A new study published in the Journal of Archaeological Science has revealed that the camel carvings in Saudi Arabia traced back to the prehistoric period could be the meeting points of nomadic tribes. These sculptures date back to the Neolithic era, the final period of the Stone Age.
A team of 14 researchers from Europe and the Middle East studied the Camel Site in depth using X-ray analysis and luminescence dating. When these sculptures were discovered in 2018, they were thought to be 2000 years old; however, this new analysis places the camels at 7,000 to 8,000 years old.
According to the published research, camels are the world's oldest large-scale animal reliefs. Additionally, the camels are the earliest three-dimensional Neolithic sculptures yet discovered.
The researchers used erosion patterns, tool marks, and animal bones from the site to re-date the sculptures. To date rocks using luminescence dating, scientists analyzed the energy of photons emitted by rocks subjected to natural infrared and heat radiation.
Anatomical structures can tell when they were initially exposed to light or heat. A stone instrument rather than a metal one was suggested by the tool marks, indicating researchers were in uncharted territory.
On three rock spurs, there were 21 carvings. Each would have taken around ten to fifteen days to finish using tools made of chert rock which would have required periodic refining and replacement of the instruments.
"They are incredibly magnificent, and given that we see them today in a highly eroded form with many panels missing, the original site must have been simply mind-blowing," said Maria Guagnin of Germany's Max Planck Institute for the Science of Human History's department of archaeology.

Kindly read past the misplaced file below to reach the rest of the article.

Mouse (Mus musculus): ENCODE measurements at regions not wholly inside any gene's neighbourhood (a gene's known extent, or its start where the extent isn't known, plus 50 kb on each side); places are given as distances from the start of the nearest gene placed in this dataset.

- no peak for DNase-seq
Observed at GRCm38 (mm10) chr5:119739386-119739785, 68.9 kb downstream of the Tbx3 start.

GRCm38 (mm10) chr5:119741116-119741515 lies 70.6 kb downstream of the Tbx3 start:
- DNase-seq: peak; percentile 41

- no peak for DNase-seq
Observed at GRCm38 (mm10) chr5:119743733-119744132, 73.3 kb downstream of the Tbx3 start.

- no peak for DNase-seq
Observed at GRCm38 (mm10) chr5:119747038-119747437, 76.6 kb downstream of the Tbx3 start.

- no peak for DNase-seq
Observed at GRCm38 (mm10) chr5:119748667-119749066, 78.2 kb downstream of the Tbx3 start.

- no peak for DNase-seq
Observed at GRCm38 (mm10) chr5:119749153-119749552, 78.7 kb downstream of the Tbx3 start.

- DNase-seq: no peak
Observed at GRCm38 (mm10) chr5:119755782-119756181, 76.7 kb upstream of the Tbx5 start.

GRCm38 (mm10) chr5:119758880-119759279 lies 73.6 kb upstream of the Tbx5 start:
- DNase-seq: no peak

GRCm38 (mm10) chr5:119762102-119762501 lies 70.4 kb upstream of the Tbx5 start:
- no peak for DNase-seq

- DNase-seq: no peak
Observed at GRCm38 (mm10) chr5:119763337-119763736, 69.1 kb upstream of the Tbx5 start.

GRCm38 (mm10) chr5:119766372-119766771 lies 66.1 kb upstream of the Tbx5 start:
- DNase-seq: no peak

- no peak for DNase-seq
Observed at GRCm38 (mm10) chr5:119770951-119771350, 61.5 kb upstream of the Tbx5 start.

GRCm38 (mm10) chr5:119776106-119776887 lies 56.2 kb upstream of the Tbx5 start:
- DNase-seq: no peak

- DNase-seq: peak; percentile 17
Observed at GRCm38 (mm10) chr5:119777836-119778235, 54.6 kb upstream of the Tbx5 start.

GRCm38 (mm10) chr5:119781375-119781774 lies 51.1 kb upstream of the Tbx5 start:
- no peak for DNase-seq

Although the reason for the camel sculptures is unknown, scientists speculate that they may have served as a gathering spot for nomadic tribes.
"Neolithic tribes routinely reverted to the Camel Site, indicating that its symbolism and purpose were preserved through many generations," Guagnin asserted, stressing that ancient people fixed the sculptures regularly.
Other prehistoric discoveries
The research fundamentally changes our understanding of ancient migration from Asia to the Americas, said archaeologists. David Bustos, an archaeologist at White Sands National Park in New Mexico, discovered the traces in 2009 on the bank of a long-disappeared lake.
His team used radiocarbon dating to determine the age of a significant number of seeds from Ruppia cirrhosa, a water ditch grass, that became embedded in the imprints. They concluded that the markings were produced between 22,800 and 21,130 years ago.
Another discovery took place in Israel. Israeli researchers have discovered a unique prehistoric location near Tel Aviv that has been hailed as a "heaven" for hunter-gatherers 500,000 years ago.
The ancient landscape was discovered around 5m (16ft) below the surface between Jaljulia and the Route 6 highway. The Israel Antiquities Authority, which co-excavated with the university, found hundreds of flint hand axes.
The findings suggest that it was utilized by forefathers of modern humans - Homo erectus - at some point in their evolution.